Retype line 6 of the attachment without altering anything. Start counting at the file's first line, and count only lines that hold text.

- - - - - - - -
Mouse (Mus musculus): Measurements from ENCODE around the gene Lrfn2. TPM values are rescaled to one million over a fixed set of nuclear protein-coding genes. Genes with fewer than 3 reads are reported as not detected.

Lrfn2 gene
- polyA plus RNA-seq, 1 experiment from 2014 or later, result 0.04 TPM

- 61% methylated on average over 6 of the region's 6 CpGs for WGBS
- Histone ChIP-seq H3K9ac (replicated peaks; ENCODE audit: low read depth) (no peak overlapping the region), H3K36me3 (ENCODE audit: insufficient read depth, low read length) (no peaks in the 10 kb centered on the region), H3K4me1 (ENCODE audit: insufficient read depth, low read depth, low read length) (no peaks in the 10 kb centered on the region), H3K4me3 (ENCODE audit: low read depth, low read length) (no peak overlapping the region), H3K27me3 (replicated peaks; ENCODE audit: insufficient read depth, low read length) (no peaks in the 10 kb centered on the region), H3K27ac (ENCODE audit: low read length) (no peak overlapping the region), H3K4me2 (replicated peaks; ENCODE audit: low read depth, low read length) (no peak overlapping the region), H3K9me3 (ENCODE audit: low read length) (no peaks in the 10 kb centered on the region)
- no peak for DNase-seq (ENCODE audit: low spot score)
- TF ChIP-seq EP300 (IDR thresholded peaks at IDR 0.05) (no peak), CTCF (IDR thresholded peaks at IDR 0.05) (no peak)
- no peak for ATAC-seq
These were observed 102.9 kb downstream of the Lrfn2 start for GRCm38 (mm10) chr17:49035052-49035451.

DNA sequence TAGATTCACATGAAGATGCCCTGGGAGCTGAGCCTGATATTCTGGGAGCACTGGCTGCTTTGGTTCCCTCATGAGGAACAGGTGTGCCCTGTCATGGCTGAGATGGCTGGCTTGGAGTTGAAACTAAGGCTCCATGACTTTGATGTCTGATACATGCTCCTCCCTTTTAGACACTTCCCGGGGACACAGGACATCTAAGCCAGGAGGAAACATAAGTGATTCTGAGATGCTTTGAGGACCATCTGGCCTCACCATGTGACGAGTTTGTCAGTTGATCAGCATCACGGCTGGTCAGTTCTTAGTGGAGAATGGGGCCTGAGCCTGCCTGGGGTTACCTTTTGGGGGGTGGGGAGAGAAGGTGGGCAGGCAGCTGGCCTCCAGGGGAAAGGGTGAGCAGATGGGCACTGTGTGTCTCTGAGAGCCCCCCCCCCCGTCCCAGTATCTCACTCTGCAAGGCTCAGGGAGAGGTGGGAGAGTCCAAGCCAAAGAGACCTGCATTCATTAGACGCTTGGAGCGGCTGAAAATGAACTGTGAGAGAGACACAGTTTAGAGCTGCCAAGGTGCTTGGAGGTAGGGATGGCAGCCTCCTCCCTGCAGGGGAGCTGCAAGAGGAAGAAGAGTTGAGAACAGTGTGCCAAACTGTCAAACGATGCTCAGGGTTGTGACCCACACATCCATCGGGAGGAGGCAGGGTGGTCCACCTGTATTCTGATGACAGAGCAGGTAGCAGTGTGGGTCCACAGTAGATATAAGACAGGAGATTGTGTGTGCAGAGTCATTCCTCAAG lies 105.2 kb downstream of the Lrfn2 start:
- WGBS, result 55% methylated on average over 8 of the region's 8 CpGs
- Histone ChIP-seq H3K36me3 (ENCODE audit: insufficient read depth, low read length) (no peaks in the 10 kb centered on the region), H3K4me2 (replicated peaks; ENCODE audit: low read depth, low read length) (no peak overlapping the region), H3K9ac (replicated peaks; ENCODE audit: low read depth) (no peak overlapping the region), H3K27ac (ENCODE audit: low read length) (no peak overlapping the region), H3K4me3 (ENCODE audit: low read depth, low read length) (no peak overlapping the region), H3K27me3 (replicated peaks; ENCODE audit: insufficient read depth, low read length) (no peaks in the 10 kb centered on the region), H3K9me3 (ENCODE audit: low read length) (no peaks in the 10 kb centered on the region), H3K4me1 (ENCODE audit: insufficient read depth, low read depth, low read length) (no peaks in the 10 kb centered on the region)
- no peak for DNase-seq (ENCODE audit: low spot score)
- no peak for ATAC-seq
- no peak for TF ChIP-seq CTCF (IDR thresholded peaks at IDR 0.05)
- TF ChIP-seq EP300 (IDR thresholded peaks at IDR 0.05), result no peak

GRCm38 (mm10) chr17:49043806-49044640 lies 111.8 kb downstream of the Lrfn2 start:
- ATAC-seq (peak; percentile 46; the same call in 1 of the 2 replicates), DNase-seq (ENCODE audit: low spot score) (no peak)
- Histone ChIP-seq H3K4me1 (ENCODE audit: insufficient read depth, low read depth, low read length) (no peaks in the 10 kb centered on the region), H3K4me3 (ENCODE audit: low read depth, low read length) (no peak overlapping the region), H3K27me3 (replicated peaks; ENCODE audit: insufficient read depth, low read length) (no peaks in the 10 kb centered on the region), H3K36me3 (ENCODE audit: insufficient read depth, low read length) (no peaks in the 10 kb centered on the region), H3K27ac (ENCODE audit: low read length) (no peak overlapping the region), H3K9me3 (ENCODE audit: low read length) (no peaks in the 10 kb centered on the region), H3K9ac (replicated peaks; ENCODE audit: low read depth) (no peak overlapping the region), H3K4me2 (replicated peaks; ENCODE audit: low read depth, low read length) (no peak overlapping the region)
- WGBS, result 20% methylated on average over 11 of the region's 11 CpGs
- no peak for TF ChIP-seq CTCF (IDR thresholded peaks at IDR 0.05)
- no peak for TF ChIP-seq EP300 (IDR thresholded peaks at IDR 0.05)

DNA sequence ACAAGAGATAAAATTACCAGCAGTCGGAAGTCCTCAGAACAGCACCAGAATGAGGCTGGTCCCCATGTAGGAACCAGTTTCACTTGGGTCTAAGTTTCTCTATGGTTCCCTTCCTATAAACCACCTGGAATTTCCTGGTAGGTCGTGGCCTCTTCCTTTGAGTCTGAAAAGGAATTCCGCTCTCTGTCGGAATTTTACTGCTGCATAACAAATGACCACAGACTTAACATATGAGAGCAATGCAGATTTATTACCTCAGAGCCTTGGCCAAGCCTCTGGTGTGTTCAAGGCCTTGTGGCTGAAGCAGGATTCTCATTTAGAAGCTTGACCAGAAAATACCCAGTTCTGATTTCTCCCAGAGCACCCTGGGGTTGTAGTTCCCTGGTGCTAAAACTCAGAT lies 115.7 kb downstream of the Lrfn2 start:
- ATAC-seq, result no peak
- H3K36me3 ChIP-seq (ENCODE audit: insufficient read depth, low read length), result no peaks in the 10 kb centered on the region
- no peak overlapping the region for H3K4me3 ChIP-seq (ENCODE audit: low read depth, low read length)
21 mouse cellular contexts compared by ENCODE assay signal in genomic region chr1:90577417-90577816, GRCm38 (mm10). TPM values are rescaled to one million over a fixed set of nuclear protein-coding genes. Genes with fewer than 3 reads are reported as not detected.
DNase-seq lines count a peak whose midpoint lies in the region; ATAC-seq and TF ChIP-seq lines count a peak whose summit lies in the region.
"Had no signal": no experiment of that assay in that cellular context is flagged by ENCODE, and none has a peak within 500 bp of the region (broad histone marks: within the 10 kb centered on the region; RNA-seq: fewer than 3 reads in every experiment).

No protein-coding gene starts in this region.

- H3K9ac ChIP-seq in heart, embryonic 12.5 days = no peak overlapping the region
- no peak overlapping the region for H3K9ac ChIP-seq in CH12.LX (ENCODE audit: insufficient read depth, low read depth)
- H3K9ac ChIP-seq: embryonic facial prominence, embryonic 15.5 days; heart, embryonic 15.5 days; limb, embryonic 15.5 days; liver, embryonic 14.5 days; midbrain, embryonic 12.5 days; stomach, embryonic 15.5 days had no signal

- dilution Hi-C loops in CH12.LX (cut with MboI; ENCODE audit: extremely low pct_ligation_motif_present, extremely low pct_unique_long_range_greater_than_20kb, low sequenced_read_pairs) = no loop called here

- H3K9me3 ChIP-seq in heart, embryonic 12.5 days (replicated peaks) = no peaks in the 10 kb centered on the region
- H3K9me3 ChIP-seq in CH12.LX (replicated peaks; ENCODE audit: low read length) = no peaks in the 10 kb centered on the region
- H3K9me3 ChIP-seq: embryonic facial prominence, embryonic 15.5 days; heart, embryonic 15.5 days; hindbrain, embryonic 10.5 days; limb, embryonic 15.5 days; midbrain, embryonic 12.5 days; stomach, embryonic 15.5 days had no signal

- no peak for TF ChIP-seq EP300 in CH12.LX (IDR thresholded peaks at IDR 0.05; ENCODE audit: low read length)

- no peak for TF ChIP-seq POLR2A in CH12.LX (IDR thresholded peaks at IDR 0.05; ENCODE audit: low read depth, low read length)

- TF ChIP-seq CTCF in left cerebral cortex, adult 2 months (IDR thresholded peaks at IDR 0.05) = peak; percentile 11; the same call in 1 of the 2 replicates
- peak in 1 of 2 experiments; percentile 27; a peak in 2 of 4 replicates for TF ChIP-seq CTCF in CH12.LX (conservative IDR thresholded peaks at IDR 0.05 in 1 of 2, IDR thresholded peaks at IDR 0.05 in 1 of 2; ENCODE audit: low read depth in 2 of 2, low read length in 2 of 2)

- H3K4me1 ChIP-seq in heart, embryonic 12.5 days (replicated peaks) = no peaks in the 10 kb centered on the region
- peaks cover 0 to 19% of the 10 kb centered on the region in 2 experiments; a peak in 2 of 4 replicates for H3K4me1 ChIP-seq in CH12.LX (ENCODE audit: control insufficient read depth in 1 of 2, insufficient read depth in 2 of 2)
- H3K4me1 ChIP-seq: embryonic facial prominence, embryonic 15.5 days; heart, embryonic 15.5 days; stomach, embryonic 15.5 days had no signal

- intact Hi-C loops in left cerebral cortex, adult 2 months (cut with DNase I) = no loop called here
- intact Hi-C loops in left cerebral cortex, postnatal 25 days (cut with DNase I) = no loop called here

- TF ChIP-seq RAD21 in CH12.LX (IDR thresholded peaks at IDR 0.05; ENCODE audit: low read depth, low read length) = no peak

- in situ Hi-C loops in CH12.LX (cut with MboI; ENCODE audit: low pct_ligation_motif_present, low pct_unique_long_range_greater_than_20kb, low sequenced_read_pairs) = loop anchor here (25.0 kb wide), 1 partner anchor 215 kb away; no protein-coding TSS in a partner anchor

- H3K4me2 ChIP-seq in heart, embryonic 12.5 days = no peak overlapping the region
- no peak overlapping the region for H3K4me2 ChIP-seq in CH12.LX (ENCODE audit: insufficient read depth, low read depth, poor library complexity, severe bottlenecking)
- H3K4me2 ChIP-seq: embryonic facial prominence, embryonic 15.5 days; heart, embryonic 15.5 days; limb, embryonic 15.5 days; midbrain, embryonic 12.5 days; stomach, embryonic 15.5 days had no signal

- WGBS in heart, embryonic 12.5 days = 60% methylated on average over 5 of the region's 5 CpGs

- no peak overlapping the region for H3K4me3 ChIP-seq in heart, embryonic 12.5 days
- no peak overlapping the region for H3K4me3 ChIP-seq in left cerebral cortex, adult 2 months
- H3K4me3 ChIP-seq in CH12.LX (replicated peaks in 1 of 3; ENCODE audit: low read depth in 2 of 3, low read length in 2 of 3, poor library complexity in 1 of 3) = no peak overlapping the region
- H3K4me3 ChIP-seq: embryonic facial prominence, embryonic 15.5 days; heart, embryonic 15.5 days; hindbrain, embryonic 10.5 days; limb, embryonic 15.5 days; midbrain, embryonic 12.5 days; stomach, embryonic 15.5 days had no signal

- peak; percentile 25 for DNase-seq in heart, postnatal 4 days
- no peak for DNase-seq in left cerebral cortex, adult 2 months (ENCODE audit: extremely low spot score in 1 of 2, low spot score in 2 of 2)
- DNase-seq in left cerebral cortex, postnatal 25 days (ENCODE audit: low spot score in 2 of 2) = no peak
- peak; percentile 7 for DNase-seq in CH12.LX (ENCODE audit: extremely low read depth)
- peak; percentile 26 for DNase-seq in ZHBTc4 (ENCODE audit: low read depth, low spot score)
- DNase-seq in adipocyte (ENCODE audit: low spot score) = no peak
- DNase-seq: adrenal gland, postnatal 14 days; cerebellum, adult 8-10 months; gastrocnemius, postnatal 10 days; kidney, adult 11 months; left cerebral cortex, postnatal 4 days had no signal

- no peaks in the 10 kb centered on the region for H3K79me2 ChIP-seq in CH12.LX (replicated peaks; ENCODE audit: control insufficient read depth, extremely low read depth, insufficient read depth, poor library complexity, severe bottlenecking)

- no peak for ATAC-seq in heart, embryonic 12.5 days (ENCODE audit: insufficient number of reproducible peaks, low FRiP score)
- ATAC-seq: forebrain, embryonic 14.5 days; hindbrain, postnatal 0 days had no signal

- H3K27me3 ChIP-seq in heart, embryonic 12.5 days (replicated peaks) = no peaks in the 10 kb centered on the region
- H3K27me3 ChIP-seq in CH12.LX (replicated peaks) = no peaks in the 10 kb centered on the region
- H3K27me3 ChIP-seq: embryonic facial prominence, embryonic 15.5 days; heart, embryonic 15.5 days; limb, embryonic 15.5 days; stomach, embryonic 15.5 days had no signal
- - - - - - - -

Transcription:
- no peak for DNase-seq (ENCODE audit: low spot score)